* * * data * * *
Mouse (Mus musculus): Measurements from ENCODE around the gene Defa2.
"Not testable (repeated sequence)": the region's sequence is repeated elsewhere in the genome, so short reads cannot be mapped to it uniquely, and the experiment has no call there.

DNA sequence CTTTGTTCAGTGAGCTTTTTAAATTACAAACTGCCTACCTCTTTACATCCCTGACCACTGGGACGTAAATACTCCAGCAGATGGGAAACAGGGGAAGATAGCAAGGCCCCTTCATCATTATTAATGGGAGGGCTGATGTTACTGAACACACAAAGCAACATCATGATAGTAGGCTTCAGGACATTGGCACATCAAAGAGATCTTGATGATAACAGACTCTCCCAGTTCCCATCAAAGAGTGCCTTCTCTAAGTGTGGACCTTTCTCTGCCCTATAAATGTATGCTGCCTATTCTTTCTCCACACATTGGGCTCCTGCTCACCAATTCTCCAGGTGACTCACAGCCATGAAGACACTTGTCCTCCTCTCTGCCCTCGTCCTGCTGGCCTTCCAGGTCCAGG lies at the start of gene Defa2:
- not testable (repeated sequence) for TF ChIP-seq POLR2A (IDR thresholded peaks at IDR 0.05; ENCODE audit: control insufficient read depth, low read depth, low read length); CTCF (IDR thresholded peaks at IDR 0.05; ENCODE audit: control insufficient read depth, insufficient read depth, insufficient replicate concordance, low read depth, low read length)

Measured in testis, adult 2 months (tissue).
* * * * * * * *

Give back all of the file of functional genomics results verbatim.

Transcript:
Mouse (Mus musculus): Measurements from ENCODE around the gene Defa2.
"Not testable (repeated sequence)": the region's sequence is repeated elsewhere in the genome, so short reads cannot be mapped to it uniquely, and the experiment has no call there.

DNA sequence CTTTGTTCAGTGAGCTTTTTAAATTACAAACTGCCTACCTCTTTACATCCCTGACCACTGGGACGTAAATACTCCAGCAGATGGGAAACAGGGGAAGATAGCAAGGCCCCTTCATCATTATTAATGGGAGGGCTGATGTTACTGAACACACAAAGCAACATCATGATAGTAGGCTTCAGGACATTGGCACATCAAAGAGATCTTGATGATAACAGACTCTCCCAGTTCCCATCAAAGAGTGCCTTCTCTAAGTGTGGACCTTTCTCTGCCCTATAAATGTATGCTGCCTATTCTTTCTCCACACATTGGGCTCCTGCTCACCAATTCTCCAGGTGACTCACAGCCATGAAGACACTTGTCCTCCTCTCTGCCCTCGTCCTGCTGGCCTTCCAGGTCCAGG lies at the start of gene Defa2:
- not testable (repeated sequence) for TF ChIP-seq POLR2A (IDR thresholded peaks at IDR 0.05; ENCODE audit: control insufficient read depth, low read depth, low read length); CTCF (IDR thresholded peaks at IDR 0.05; ENCODE audit: control insufficient read depth, insufficient read depth, insufficient replicate concordance, low read depth, low read length)

Measured in testis, adult 2 months (tissue).